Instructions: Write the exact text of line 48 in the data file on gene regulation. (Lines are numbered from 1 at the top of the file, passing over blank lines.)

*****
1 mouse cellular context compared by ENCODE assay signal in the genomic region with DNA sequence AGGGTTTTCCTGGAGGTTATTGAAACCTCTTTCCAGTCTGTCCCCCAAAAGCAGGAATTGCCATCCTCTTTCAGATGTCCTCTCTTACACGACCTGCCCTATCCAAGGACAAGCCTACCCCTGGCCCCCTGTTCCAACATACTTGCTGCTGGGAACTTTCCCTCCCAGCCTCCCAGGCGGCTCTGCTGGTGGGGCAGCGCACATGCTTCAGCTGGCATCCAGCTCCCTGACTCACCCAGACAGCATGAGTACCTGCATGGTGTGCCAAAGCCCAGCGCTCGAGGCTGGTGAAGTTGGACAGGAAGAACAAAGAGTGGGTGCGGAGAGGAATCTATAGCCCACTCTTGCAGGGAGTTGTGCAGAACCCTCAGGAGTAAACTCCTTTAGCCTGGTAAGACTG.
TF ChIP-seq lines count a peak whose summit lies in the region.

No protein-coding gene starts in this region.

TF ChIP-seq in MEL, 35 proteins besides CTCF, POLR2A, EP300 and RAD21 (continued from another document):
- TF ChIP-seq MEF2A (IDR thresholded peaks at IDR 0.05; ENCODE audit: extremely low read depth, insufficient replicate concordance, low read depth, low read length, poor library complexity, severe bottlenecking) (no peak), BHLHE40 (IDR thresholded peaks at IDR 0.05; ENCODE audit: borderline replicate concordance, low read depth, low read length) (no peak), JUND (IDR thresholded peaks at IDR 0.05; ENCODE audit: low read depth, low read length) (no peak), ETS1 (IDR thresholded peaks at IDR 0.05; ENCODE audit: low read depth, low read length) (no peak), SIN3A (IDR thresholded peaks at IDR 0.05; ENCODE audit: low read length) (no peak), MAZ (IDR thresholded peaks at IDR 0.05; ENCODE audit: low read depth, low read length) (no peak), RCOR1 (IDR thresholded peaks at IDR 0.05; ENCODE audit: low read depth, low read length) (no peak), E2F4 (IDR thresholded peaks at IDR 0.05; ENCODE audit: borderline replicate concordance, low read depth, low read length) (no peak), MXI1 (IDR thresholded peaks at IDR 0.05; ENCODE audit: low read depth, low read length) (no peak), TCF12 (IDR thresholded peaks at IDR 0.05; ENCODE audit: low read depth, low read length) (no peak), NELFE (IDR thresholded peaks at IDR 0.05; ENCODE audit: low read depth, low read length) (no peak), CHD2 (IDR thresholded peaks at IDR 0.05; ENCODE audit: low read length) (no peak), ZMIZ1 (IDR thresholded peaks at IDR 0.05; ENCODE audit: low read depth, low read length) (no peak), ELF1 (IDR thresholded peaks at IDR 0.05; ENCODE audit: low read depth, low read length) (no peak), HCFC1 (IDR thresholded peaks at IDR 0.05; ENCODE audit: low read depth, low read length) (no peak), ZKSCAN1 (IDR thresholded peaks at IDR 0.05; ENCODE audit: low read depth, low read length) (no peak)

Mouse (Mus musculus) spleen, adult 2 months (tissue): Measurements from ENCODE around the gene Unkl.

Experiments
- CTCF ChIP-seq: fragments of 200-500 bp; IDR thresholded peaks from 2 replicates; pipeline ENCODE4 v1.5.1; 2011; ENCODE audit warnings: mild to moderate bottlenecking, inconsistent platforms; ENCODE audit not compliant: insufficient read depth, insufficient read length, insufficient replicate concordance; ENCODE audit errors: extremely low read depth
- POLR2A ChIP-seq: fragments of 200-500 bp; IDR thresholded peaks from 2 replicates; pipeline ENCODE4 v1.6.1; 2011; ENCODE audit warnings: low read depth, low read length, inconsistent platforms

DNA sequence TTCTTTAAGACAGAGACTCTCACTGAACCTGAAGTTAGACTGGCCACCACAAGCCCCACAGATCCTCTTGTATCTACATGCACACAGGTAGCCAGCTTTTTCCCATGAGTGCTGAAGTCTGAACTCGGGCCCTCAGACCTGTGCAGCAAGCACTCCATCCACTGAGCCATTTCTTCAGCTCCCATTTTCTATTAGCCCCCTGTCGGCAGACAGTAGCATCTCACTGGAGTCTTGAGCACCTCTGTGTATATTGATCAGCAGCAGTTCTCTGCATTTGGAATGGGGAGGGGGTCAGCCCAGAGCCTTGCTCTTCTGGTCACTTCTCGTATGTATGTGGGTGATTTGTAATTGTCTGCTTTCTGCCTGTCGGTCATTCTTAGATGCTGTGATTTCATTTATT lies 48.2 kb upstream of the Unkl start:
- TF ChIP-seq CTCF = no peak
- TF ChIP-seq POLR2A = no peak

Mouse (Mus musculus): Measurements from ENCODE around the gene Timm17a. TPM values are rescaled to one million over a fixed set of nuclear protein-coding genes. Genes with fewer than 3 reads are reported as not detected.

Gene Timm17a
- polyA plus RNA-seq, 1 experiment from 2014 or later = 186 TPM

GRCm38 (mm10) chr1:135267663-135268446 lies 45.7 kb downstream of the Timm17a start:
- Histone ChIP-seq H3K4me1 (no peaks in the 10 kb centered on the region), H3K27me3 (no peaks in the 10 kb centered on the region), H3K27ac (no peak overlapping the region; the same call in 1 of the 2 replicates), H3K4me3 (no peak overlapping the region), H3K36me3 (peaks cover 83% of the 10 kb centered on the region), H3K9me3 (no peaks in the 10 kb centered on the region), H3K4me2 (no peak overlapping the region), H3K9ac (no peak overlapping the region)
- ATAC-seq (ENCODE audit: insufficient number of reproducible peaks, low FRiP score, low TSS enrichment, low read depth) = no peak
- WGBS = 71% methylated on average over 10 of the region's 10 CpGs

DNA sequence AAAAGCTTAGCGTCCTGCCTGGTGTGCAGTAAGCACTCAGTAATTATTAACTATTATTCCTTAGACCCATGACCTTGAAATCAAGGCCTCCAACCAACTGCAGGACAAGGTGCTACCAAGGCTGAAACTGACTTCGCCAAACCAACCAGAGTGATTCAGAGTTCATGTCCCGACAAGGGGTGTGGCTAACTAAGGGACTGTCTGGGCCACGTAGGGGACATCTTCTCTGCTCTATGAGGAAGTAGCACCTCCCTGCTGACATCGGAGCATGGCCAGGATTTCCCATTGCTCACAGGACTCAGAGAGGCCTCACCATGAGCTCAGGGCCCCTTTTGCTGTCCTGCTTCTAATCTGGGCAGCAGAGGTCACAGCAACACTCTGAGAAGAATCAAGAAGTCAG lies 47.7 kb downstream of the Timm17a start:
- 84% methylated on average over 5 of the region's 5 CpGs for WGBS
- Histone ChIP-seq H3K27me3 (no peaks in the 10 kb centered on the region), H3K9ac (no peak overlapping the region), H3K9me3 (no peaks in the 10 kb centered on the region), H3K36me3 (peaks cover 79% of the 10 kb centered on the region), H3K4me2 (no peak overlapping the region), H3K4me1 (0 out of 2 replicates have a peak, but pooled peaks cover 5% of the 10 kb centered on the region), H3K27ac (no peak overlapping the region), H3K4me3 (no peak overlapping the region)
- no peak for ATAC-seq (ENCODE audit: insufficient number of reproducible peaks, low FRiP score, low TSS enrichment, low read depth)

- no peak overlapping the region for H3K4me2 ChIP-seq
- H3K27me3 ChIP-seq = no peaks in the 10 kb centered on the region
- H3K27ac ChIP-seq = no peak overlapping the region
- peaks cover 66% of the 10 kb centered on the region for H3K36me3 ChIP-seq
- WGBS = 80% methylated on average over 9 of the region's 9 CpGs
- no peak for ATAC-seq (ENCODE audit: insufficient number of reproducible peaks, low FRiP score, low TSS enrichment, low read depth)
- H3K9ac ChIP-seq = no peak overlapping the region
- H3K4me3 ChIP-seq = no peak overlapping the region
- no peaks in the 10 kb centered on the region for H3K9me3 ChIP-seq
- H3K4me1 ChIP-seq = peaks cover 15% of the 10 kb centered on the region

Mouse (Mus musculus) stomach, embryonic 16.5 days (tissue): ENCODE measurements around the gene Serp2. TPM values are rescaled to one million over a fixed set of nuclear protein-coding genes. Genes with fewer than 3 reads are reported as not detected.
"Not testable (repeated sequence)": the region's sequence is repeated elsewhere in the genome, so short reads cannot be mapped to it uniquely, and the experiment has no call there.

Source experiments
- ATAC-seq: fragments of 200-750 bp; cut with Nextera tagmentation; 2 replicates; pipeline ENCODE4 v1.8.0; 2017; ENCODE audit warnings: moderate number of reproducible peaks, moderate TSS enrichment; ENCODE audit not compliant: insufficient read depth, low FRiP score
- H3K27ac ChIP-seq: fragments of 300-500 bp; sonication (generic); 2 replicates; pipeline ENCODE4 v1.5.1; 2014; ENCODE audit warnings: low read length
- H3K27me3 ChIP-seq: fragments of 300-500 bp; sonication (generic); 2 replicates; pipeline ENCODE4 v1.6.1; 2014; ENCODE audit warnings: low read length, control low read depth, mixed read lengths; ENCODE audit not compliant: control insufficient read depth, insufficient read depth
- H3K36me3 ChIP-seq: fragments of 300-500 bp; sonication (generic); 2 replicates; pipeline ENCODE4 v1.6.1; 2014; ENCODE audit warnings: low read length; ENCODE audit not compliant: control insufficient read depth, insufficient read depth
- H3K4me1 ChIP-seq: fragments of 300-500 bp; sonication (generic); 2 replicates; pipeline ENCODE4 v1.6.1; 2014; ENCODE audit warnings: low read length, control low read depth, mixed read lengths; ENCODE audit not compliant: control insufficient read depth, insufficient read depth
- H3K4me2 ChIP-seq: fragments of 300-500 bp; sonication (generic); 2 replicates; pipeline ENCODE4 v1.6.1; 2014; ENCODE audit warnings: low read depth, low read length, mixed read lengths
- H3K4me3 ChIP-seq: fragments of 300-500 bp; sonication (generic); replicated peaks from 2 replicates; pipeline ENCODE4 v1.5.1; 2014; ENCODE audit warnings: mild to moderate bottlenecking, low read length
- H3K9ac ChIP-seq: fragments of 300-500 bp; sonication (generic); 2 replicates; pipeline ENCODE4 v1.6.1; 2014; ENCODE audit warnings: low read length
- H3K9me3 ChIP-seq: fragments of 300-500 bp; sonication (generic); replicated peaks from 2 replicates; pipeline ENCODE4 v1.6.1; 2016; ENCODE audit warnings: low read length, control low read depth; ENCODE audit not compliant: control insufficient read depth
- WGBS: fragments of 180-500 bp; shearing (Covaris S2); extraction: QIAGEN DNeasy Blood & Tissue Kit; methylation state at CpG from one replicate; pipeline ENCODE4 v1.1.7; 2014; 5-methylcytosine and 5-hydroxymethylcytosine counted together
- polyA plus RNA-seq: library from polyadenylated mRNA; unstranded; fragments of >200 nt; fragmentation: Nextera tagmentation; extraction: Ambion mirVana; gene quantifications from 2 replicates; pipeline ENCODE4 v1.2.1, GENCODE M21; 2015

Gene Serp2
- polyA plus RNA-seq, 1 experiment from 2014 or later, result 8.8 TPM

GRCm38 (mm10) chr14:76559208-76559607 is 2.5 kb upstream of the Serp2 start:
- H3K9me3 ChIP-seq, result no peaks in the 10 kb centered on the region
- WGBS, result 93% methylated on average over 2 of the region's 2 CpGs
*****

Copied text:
Gene Serp2